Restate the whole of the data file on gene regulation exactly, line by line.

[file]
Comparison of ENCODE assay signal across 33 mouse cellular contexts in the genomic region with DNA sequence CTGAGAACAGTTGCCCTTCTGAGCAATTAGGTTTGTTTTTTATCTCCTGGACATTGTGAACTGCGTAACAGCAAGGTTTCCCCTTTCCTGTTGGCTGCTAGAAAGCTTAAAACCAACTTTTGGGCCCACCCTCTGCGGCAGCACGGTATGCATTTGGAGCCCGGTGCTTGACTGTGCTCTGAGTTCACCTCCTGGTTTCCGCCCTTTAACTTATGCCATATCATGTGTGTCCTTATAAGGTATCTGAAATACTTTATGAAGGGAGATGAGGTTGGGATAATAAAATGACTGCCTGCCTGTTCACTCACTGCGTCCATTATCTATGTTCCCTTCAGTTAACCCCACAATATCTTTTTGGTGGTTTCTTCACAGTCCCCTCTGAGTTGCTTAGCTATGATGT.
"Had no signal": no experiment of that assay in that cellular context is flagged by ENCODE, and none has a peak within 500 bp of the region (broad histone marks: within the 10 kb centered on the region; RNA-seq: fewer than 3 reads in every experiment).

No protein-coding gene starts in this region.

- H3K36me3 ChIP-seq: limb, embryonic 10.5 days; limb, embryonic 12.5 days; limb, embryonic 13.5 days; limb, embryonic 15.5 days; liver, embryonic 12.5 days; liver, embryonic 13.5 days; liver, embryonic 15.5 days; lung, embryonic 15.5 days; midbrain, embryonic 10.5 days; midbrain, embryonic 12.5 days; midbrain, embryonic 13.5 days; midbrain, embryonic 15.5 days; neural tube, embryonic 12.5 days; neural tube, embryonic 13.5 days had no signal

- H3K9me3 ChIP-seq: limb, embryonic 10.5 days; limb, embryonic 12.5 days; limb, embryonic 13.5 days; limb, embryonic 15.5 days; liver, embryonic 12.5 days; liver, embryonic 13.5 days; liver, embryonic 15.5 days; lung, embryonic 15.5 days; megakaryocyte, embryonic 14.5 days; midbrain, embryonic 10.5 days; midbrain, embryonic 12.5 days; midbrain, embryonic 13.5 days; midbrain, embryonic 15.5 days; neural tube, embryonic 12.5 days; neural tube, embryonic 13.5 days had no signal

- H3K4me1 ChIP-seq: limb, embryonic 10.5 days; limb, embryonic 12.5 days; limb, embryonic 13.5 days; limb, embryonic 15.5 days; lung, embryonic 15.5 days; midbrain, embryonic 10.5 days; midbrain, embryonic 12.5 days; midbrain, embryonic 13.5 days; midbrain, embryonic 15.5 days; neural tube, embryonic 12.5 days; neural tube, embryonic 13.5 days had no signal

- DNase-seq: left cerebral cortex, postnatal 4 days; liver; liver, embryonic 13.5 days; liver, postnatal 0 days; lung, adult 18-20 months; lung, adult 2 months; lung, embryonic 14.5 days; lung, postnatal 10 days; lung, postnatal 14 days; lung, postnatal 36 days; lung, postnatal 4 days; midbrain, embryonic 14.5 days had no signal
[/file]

Comparison of ENCODE assay signal across 33 mouse cellular contexts in the genomic region with DNA sequence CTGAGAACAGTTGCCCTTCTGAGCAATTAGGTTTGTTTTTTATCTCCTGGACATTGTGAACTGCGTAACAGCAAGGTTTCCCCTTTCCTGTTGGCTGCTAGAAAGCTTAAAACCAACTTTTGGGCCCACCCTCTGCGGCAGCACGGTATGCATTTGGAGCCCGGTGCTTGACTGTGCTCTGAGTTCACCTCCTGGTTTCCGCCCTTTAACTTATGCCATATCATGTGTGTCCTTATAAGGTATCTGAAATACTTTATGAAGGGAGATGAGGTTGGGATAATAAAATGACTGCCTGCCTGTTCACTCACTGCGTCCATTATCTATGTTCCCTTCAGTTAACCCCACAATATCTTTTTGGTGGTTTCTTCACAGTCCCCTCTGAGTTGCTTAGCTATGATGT.
"Had no signal": no experiment of that assay in that cellular context is flagged by ENCODE, and none has a peak within 500 bp of the region (broad histone marks: within the 10 kb centered on the region; RNA-seq: fewer than 3 reads in every experiment).

No protein-coding gene starts in this region.

- H3K36me3 ChIP-seq: limb, embryonic 10.5 days; limb, embryonic 12.5 days; limb, embryonic 13.5 days; limb, embryonic 15.5 days; liver, embryonic 12.5 days; liver, embryonic 13.5 days; liver, embryonic 15.5 days; lung, embryonic 15.5 days; midbrain, embryonic 10.5 days; midbrain, embryonic 12.5 days; midbrain, embryonic 13.5 days; midbrain, embryonic 15.5 days; neural tube, embryonic 12.5 days; neural tube, embryonic 13.5 days had no signal

- H3K9me3 ChIP-seq: limb, embryonic 10.5 days; limb, embryonic 12.5 days; limb, embryonic 13.5 days; limb, embryonic 15.5 days; liver, embryonic 12.5 days; liver, embryonic 13.5 days; liver, embryonic 15.5 days; lung, embryonic 15.5 days; megakaryocyte, embryonic 14.5 days; midbrain, embryonic 10.5 days; midbrain, embryonic 12.5 days; midbrain, embryonic 13.5 days; midbrain, embryonic 15.5 days; neural tube, embryonic 12.5 days; neural tube, embryonic 13.5 days had no signal

- H3K4me1 ChIP-seq: limb, embryonic 10.5 days; limb, embryonic 12.5 days; limb, embryonic 13.5 days; limb, embryonic 15.5 days; lung, embryonic 15.5 days; midbrain, embryonic 10.5 days; midbrain, embryonic 12.5 days; midbrain, embryonic 13.5 days; midbrain, embryonic 15.5 days; neural tube, embryonic 12.5 days; neural tube, embryonic 13.5 days had no signal

- DNase-seq: left cerebral cortex, postnatal 4 days; liver; liver, embryonic 13.5 days; liver, postnatal 0 days; lung, adult 18-20 months; lung, adult 2 months; lung, embryonic 14.5 days; lung, postnatal 10 days; lung, postnatal 14 days; lung, postnatal 36 days; lung, postnatal 4 days; midbrain, embryonic 14.5 days had no signal